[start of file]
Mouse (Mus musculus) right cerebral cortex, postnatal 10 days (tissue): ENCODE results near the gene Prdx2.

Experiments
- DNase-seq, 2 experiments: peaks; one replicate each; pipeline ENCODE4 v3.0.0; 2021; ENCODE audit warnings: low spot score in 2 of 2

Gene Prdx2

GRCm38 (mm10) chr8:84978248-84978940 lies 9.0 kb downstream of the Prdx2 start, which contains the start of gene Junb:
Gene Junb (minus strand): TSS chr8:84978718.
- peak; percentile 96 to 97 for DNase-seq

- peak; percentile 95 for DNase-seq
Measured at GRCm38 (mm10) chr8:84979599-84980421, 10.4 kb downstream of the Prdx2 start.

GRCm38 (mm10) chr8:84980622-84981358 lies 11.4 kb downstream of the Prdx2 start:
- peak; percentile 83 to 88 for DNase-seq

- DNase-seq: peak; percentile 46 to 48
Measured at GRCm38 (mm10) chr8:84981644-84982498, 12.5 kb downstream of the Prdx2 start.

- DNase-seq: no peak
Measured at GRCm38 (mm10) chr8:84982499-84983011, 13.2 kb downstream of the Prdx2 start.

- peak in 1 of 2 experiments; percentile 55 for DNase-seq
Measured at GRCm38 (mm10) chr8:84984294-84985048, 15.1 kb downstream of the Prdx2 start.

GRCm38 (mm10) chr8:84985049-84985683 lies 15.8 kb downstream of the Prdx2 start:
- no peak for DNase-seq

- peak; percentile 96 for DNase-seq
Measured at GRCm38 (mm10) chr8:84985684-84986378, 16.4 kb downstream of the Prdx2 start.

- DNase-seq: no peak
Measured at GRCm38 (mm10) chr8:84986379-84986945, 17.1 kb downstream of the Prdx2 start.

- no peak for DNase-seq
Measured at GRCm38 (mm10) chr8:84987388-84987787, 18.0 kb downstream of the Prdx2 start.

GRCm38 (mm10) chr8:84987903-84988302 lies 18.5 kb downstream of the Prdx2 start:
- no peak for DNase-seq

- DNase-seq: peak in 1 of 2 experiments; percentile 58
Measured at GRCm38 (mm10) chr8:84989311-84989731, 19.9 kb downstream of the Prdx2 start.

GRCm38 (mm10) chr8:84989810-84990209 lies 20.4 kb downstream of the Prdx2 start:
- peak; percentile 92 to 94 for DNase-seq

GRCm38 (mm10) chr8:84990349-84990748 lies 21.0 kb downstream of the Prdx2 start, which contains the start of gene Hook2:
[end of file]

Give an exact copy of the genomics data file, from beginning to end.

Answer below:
Mouse (Mus musculus) right cerebral cortex, postnatal 10 days (tissue): ENCODE results near the gene Prdx2.

Experiments
- DNase-seq, 2 experiments: peaks; one replicate each; pipeline ENCODE4 v3.0.0; 2021; ENCODE audit warnings: low spot score in 2 of 2

Gene Prdx2

GRCm38 (mm10) chr8:84978248-84978940 lies 9.0 kb downstream of the Prdx2 start, which contains the start of gene Junb:
Gene Junb (minus strand): TSS chr8:84978718.
- peak; percentile 96 to 97 for DNase-seq

- peak; percentile 95 for DNase-seq
Measured at GRCm38 (mm10) chr8:84979599-84980421, 10.4 kb downstream of the Prdx2 start.

GRCm38 (mm10) chr8:84980622-84981358 lies 11.4 kb downstream of the Prdx2 start:
- peak; percentile 83 to 88 for DNase-seq

- DNase-seq: peak; percentile 46 to 48
Measured at GRCm38 (mm10) chr8:84981644-84982498, 12.5 kb downstream of the Prdx2 start.

- DNase-seq: no peak
Measured at GRCm38 (mm10) chr8:84982499-84983011, 13.2 kb downstream of the Prdx2 start.

- peak in 1 of 2 experiments; percentile 55 for DNase-seq
Measured at GRCm38 (mm10) chr8:84984294-84985048, 15.1 kb downstream of the Prdx2 start.

GRCm38 (mm10) chr8:84985049-84985683 lies 15.8 kb downstream of the Prdx2 start:
- no peak for DNase-seq

- peak; percentile 96 for DNase-seq
Measured at GRCm38 (mm10) chr8:84985684-84986378, 16.4 kb downstream of the Prdx2 start.

- DNase-seq: no peak
Measured at GRCm38 (mm10) chr8:84986379-84986945, 17.1 kb downstream of the Prdx2 start.

- no peak for DNase-seq
Measured at GRCm38 (mm10) chr8:84987388-84987787, 18.0 kb downstream of the Prdx2 start.

GRCm38 (mm10) chr8:84987903-84988302 lies 18.5 kb downstream of the Prdx2 start:
- no peak for DNase-seq

- DNase-seq: peak in 1 of 2 experiments; percentile 58
Measured at GRCm38 (mm10) chr8:84989311-84989731, 19.9 kb downstream of the Prdx2 start.

GRCm38 (mm10) chr8:84989810-84990209 lies 20.4 kb downstream of the Prdx2 start:
- peak; percentile 92 to 94 for DNase-seq

GRCm38 (mm10) chr8:84990349-84990748 lies 21.0 kb downstream of the Prdx2 start, which contains the start of gene Hook2: